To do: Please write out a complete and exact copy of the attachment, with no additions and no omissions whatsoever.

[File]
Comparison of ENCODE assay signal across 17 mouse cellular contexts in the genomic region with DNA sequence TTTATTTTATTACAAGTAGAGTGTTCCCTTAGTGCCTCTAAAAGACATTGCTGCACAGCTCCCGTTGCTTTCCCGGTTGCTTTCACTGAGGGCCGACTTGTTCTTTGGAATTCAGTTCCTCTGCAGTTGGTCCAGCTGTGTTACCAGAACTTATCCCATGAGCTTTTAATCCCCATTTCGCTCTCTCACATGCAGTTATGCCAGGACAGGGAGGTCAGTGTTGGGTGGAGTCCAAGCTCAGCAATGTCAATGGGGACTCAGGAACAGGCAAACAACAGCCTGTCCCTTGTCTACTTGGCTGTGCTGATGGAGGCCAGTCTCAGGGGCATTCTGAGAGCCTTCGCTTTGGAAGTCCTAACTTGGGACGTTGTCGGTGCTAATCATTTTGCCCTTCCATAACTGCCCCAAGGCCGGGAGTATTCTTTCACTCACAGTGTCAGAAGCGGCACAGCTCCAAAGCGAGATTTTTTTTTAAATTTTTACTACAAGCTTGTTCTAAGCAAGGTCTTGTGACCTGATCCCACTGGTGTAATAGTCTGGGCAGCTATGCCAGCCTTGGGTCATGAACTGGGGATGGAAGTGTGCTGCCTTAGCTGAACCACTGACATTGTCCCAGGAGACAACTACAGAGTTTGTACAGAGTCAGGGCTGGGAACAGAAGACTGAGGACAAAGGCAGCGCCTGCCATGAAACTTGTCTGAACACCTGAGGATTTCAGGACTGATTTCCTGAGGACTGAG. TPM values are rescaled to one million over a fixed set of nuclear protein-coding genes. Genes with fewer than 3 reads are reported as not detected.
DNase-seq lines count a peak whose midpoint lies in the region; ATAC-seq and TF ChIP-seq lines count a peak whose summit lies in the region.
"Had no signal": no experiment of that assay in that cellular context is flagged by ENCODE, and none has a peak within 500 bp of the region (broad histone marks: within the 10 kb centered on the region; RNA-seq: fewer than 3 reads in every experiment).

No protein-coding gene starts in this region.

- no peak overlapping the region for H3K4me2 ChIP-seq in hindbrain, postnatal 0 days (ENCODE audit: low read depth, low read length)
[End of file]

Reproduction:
Comparison of ENCODE assay signal across 17 mouse cellular contexts in the genomic region with DNA sequence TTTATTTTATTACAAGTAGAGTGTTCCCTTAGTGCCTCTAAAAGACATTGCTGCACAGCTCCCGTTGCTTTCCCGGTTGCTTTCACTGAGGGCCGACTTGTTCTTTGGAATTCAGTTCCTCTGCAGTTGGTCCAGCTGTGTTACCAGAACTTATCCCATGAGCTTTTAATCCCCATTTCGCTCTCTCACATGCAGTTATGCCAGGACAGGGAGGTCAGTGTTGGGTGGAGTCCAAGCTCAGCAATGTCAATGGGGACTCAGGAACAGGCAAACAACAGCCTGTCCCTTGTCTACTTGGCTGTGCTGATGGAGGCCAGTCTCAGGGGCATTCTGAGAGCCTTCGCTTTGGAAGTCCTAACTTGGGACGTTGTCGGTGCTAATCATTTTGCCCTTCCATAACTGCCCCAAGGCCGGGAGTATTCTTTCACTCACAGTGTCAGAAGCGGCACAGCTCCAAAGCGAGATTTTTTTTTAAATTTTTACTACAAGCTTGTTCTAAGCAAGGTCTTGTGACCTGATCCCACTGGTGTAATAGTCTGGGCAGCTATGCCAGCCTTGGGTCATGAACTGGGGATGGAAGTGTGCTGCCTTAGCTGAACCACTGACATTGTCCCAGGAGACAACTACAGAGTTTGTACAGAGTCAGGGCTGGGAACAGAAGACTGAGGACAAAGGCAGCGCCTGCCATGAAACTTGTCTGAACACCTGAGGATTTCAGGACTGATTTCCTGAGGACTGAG. TPM values are rescaled to one million over a fixed set of nuclear protein-coding genes. Genes with fewer than 3 reads are reported as not detected.
DNase-seq lines count a peak whose midpoint lies in the region; ATAC-seq and TF ChIP-seq lines count a peak whose summit lies in the region.
"Had no signal": no experiment of that assay in that cellular context is flagged by ENCODE, and none has a peak within 500 bp of the region (broad histone marks: within the 10 kb centered on the region; RNA-seq: fewer than 3 reads in every experiment).

No protein-coding gene starts in this region.

- no peak overlapping the region for H3K4me2 ChIP-seq in hindbrain, postnatal 0 days (ENCODE audit: low read depth, low read length)